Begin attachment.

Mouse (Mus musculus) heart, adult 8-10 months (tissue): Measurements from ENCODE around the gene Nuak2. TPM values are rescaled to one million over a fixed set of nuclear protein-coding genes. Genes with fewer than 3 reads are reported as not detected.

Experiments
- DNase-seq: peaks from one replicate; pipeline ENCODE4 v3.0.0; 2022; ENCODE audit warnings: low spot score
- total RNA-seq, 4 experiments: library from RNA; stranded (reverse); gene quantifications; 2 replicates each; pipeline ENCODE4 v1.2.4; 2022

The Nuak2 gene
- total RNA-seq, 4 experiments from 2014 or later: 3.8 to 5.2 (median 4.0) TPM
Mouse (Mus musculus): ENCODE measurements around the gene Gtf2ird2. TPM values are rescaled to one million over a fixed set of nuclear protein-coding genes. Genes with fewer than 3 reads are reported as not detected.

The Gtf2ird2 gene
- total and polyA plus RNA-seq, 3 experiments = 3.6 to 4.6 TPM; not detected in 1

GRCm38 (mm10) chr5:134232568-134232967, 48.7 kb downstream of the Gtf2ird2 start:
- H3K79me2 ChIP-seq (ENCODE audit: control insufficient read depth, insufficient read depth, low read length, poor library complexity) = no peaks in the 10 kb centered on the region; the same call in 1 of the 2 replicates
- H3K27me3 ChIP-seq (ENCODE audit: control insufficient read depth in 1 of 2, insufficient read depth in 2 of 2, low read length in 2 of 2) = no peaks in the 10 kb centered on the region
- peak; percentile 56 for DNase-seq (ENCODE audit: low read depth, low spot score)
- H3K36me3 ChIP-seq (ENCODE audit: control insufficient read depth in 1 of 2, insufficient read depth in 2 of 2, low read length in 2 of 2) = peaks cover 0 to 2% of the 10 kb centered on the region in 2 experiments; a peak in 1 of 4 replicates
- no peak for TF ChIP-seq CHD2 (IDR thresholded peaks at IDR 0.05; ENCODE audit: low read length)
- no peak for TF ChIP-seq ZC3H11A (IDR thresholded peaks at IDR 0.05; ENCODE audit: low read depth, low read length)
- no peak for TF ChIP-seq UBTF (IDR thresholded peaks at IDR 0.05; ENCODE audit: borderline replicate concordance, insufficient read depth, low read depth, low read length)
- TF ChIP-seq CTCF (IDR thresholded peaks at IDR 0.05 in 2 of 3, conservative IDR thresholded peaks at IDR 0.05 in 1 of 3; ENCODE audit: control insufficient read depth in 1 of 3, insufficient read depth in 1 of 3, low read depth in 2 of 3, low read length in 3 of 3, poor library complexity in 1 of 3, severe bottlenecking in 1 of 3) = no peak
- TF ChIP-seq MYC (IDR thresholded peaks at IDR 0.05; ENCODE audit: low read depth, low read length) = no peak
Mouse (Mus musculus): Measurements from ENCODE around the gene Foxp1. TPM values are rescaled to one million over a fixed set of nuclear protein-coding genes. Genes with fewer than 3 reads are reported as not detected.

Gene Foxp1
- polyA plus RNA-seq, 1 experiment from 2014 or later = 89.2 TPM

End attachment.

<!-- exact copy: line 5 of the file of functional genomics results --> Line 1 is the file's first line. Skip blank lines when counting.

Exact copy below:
The Nuak2 gene